It’s easy to do good ads for the Army, the critics say. But when did you last see an integrated campaign to rival Saatchis’ provocative Army recruitment drive?

It’s easy to do good ads for the Army, the critics say. But when

did you last see an integrated campaign to rival Saatchis’ provocative

Army recruitment drive?

In every market there are two indications that advertising is working:

results and emulation by the competition. Saatchi and Saatchi’s

integrated campaign for the Army has achieved both in spades.

So far, as a result of the campaign, officer and soldier recruitment

levels have risen, awareness is running at 95 per cent among 16- to

24-year-old men, and there is a significant improvement in the image of

an army career.

The most recent estimates show that officer recruitment will easily hit

its target for 1996-97 and is expected to be up 2.5 per cent year on

year while soldier recruitment is expected to achieve a 25 per cent hike

on 1995-96 levels.

This success has not gone unnoticed by industry observers. When

reviewing a new RAF ad in Private View (Campaign, 6 September 1996), Leo

Burnett’s executive creative director, Gerard Stamp, could only ask:

’Why does it feel like a cheap trick?’ He concluded: ’If quality of

advertising was anything to go by, I think we’d all be joining the


Where most direct campaigns seek to make a response easy, this one put

challenges in the way of applicants such as giving readers the task of

finding a photocopier to enlarge the too-small coupon on one of the

press ads.

The degree of difficulty of the challenges was adjusted to suit the type

of applicant required and all elements of the campaign - which included

TV, radio, direct mail, press, posters and a Website - emphasised the

umbrella campaign theme, ’Be the best’.

In each case, communications were used as filters to ensure the best

quality recruits were attracted and the poor quality ones


A key objective was to maximise the number of quality applicants.

Coupled with this was the requirement to improve conversions from

enquiry to enlistment, all against a background of falling enlistments

until 1994-95, when Saatchis took over the account.

The Army campaign has earned a number of industry awards. Much-lauded

for its range, it has picked up a Campaign Poster Award, an IPA

Recruitment Advertising award, a Direct Marketing Association award for

best integrated campaign and an Aerial Award for best radio


Such a breadth of accolades has precedents, of course, but it is a

further indication of how uncommonly consistent and thought-provoking

the work has been. This is not only a professional and truly integrated

campaign but one that judges representing all disciplines have

recognised. Credit goes to the Saatchis account team, headed by Jeremy

Pyne and Belinda Huckle, and to the creatives who worked on the

campaign, headed by Saatchis’ joint creative director, the copywriter,

Adam Kean, and his art director partner and deputy creative director,

Alex Taylor.

You may feel that the Army recruitment ads have no real competition, but

consider this: the Navy and RAF (whose ads, interestingly, appear to be

following the lead taken by the Army campaign) are direct


Add increasing competition from the further education sector with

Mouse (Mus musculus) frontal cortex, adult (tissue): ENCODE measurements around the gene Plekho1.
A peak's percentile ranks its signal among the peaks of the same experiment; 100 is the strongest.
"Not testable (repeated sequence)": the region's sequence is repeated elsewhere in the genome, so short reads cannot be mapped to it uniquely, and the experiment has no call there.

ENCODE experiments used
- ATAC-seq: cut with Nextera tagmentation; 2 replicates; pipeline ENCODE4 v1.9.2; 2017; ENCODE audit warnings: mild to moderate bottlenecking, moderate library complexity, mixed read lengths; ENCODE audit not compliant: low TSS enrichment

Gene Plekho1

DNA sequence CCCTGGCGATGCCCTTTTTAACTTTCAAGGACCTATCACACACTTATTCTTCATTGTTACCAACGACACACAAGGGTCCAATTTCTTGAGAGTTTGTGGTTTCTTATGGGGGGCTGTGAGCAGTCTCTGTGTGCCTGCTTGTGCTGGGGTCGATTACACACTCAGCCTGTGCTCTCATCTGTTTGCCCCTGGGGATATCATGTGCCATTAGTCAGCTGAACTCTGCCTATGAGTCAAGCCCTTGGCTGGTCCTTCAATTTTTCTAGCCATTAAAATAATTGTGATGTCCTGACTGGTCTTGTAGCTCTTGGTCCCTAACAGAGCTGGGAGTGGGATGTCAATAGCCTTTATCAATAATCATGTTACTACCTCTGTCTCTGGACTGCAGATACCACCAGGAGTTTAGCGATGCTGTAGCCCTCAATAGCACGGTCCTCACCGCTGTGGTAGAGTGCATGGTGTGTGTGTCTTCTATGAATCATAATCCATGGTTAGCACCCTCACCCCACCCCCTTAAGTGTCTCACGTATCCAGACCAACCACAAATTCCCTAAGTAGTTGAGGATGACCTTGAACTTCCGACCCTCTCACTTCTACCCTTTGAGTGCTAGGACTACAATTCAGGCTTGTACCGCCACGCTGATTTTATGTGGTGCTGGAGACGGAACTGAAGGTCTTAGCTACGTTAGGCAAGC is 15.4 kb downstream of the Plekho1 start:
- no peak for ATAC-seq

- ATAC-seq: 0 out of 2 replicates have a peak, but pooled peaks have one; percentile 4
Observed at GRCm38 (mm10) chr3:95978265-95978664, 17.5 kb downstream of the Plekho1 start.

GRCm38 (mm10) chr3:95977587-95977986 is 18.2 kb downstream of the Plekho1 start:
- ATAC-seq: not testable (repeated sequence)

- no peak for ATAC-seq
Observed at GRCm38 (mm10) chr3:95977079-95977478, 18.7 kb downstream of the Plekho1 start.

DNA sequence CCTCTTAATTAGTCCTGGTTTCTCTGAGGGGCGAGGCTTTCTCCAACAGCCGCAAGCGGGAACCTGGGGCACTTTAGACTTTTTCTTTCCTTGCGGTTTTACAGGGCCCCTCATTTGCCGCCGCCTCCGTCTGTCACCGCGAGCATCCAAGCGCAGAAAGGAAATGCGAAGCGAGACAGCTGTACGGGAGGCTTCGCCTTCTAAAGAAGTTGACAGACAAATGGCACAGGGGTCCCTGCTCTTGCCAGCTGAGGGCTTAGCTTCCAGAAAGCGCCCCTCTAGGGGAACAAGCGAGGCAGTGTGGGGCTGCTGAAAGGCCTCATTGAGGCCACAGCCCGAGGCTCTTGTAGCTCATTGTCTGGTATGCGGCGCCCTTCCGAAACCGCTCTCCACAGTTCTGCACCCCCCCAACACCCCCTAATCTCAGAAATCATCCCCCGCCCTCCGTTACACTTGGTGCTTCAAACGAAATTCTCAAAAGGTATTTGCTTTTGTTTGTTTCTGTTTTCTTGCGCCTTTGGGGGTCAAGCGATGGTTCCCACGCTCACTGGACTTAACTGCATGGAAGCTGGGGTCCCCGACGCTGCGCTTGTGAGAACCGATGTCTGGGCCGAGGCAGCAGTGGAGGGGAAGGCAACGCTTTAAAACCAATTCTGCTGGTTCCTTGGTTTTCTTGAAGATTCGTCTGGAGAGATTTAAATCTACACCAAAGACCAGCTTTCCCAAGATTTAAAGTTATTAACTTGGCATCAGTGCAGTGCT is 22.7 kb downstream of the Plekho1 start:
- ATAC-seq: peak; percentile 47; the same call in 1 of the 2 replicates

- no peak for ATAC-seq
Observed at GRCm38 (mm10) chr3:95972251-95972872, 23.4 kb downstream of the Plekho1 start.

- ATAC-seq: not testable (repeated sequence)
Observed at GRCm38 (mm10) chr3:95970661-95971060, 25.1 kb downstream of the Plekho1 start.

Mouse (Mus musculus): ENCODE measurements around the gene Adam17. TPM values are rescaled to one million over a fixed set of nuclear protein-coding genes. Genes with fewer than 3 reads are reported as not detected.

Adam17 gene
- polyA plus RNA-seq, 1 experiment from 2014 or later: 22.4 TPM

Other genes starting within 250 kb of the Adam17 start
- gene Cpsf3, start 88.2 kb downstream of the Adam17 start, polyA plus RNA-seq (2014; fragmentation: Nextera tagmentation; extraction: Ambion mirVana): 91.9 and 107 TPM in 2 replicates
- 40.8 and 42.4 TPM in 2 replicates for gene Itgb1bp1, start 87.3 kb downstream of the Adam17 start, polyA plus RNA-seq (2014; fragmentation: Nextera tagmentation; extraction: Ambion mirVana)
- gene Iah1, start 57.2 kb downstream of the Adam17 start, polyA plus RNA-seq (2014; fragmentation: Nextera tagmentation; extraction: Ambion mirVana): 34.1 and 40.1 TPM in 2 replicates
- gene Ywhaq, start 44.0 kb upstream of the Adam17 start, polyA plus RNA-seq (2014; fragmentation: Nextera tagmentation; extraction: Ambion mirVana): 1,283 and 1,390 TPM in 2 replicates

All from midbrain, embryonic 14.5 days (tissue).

universities and colleges using mass media to fill their places and you

realise that, like any other advertiser, the Army is competing for the

attention of its market.

What is most striking about the Saatchis campaign is that experiencing

the work feels so like experiencing life in the Army, while the previous

fun-loving ’Frank’ campaign had no such effect. Also, the Saatchis

campaign offers a striking view of the different attributes that the

British Army has to possess in the 90s: peacekeeper and modern fighting


Other impressive direct campaigns this year came from Daewoo, Channel 5

and First Direct.

Daewoo, Campaign’s Advertiser of the Year in 1995, has always taken a

thoroughly integrated approach to its advertising and 1996 was no


With a TV campaign and an expansion of its direct and database marketing

work, Duckworth Finn Grubb Waters built on the customer-friendly

approach that the car-maker has pioneered since its launch in the UK

just over two years ago.

What stood out with Daewoo, as with the Army, was its non-traditional

approach. It rankled rivals with its confrontational strategy of placing

ads showing the ’Daewooprice’ opposite those of its competitors in

newspapers, and broke yet more new ground by linking with Sainsbury’s to

test car retailing from supermarkets.

In short, Daewoo set out to achieve something that is quite different:

the listening car company.

We felt that Saatchis’ retuning campaign for Channel 5, which was

designed by Wolff Olins, was certainly one of the highest-profile

integrated campaigns of 1996. However, there was an opinion that unless

you already happened to know something about Channel 5, the campaign -

bright and friendly as it was with its freephone number - failed to

invite the crucial call to action. Time alone will tell.

First Direct was back in 1996 with its ’Tell me one good thing about

your bank’ line. It stood out with strong. stylish ads from WCRS that

drew 150,000 new customers to the bank, a commendable increase of 20 per


But the Army campaign - with its clever tack of making response a

challenge - overshadowed them all. Will it sustain its momentum?

Probably, given these words from Brigadier John Milne, the former

director of Army recruiting, in his annual report, published in April

1996: ’An air of optimism prevails over recruitment at present - the

scene is set for us to make a real impact on numbers over the next three

years, capitalising on an imaginative advertising campaign and an

enhanced Army image.’


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